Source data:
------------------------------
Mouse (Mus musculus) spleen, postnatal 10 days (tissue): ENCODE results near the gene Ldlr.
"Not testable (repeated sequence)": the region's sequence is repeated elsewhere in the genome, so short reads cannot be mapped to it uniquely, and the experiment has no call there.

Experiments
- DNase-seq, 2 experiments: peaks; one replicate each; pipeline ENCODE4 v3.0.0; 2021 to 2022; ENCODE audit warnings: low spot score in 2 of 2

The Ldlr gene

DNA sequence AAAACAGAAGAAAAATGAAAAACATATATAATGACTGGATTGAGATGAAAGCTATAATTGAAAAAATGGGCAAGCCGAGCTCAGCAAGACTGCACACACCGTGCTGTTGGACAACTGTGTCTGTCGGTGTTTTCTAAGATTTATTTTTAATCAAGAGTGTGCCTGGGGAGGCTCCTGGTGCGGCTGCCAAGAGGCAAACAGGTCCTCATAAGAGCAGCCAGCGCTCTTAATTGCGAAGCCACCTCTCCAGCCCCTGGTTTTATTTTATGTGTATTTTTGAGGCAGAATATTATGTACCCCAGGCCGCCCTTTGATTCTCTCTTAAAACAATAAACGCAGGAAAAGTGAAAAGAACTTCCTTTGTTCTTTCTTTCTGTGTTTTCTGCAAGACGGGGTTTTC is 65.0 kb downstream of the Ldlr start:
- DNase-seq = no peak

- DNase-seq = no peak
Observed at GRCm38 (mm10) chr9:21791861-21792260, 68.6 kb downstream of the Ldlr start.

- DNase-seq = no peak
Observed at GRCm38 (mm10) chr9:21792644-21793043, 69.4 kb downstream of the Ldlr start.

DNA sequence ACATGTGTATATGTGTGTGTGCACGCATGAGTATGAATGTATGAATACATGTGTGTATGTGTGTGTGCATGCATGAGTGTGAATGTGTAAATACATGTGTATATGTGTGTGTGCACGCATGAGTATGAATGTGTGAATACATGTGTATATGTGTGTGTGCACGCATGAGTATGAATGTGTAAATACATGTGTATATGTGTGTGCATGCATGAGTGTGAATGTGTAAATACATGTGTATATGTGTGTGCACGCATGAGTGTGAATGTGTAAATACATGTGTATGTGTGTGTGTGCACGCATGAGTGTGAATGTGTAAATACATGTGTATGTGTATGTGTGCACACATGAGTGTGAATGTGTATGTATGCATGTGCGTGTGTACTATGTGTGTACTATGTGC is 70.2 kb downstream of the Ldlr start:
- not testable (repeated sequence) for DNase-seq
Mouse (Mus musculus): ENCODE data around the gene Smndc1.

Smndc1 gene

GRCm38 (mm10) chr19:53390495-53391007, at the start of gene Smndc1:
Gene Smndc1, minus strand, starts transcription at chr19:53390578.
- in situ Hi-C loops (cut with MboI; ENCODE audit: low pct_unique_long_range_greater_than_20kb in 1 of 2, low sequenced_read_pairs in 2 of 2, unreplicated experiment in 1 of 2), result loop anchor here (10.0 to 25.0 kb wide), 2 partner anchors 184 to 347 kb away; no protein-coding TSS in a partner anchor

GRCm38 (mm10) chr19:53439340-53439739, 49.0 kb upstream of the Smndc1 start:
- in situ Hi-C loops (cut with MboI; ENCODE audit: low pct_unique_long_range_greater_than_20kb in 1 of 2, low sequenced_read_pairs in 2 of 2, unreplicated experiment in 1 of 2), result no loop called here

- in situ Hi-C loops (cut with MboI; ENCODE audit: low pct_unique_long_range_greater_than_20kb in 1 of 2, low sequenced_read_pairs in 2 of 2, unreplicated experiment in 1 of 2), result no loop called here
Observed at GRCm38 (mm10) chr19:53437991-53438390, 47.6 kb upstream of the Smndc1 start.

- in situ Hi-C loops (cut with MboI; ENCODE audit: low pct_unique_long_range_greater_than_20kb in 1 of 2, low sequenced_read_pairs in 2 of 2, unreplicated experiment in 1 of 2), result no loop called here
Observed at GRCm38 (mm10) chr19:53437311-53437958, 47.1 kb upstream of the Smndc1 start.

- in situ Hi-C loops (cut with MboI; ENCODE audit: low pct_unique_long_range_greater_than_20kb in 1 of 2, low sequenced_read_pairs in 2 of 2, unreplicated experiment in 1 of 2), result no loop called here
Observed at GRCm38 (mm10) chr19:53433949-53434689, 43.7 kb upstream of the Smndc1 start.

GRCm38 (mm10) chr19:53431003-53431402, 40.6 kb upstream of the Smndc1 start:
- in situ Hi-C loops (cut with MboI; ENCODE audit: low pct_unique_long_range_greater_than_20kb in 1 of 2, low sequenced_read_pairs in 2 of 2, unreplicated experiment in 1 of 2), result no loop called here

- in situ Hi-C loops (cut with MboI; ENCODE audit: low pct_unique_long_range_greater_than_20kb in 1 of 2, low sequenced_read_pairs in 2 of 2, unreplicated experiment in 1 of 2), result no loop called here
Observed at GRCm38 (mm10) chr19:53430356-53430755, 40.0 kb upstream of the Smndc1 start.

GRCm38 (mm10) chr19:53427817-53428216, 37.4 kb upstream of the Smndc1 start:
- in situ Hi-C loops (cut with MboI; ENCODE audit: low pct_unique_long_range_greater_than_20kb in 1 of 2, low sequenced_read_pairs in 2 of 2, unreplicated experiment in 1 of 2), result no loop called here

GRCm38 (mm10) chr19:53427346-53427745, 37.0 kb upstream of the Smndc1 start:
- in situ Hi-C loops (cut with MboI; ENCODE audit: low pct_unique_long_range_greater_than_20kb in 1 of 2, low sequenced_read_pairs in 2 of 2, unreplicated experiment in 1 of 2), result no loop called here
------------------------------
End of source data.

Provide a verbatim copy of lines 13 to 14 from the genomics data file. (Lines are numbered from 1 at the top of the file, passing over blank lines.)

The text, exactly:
- not testable (repeated sequence) for DNase-seq
Mouse (Mus musculus): ENCODE data around the gene Smndc1.